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<center>WPAC on-demand: a look at nine rural and remote communities’ experience with bioheat</center>

WPAC on-demand: a look at nine rural and remote communities’ experience with bioheat

Although the live portion of this year’s virtual WPAC Conference and AGM has come and gone, registrants can still watch on-demand sessions, including a presentation on nine rural and remote communities’ experience with biomass energy.

A large number of Canada’s 250 or so remote communities currently rely on diesel generators to produce their electricity, and on oil, diesel or propane fuelled furnaces for their space heating and domestic hot water needs. Modern bioenergy systems are one of the few clean and renewable options for displacing fossil fuels used to meet heating and electricity demand in remote northern communities. Several diesel-dependent communities across Canada’s north have recently adopted biomass heating or combined heat and power (CHP) technologies.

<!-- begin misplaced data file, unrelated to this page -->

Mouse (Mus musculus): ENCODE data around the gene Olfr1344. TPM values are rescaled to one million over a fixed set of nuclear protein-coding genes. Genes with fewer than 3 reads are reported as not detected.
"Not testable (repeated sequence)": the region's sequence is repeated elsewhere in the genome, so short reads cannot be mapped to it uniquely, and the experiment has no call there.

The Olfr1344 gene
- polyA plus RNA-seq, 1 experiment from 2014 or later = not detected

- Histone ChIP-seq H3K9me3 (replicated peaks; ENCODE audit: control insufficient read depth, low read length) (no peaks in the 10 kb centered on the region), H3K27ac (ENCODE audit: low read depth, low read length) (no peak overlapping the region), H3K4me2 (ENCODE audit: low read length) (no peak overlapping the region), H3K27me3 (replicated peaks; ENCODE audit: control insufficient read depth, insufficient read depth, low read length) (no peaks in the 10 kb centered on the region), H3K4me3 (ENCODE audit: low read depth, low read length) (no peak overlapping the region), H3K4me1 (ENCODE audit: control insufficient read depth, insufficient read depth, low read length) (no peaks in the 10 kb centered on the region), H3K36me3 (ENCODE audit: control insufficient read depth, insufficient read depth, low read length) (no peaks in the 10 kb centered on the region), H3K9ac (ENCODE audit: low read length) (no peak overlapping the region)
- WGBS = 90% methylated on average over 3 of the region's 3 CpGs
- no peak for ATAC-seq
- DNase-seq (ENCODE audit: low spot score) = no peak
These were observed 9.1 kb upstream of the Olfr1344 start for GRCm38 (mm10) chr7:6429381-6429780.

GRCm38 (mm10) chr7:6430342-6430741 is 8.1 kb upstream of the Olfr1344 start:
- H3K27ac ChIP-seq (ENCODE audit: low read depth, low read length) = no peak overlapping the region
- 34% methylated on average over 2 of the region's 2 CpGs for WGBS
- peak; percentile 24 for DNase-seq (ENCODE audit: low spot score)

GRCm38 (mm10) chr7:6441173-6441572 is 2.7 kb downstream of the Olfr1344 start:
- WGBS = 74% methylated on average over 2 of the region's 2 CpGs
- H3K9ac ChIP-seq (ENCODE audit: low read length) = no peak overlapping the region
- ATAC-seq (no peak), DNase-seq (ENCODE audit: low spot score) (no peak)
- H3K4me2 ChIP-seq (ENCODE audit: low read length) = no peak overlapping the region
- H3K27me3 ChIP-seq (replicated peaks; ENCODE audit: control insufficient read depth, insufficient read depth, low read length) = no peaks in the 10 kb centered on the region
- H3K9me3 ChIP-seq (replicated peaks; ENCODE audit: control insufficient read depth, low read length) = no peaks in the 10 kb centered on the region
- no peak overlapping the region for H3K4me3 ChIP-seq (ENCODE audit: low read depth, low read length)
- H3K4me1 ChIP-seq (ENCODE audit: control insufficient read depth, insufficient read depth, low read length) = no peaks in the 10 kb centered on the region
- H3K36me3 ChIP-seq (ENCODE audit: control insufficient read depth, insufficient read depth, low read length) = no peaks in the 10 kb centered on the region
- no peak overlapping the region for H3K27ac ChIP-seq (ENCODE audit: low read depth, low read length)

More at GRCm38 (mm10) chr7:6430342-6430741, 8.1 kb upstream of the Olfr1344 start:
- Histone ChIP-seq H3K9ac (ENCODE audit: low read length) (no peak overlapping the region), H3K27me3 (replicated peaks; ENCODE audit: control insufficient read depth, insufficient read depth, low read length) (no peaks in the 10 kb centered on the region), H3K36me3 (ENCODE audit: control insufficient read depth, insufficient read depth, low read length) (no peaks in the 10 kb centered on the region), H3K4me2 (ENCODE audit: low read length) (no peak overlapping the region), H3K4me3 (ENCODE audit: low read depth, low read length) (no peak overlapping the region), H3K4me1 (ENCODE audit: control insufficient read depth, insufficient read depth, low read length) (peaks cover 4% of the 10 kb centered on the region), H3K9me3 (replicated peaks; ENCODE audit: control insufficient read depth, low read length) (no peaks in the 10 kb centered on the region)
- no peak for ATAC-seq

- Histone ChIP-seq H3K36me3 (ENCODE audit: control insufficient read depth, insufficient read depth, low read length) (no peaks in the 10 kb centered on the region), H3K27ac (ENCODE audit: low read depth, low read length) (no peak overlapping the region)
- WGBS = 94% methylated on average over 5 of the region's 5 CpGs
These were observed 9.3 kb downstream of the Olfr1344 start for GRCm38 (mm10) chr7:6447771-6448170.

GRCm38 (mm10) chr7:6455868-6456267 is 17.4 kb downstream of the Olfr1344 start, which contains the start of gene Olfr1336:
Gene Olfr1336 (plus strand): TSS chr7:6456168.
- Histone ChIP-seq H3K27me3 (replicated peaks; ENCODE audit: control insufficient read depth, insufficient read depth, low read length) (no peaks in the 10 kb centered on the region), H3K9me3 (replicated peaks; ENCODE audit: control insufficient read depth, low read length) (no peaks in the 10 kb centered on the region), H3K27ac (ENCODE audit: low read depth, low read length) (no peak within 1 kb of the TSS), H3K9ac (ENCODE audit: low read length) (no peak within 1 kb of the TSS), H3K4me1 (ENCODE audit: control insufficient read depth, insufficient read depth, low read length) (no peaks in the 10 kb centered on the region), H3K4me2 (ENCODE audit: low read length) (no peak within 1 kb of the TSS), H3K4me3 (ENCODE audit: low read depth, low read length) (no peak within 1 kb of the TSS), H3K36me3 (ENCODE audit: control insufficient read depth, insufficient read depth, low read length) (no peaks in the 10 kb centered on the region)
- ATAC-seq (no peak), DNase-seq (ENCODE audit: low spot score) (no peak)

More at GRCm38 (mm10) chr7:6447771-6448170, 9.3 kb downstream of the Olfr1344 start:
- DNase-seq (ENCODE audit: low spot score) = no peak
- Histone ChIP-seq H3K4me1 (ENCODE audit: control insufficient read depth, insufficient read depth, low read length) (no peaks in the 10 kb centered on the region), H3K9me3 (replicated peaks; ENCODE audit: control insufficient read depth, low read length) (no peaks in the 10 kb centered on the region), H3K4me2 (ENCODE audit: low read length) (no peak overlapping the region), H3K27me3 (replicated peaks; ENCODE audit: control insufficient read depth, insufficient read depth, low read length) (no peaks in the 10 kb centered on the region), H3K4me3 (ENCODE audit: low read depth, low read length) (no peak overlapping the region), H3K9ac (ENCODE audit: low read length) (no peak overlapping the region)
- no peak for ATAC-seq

As the application of bioenergy in remote communities grows, it is important to gain a better understanding of what has worked, or not, in terms of fuel supply, technologies and system design in order to guide future efforts, and to help streamline the development of biomass heating and CHP in other communities.

In this session, Sebnem Madrali, an engineering project lead at Natural Resources Canada, and Jean Blair, a consultant with experience in renewables and bioenergy, share key findings from a survey of nine rural and remote communities and a summary of those communities’ experiences with energy systems fueled by wood pellets.

To learn more, check out this on-demand session, along with the many other presentations available for FREE.

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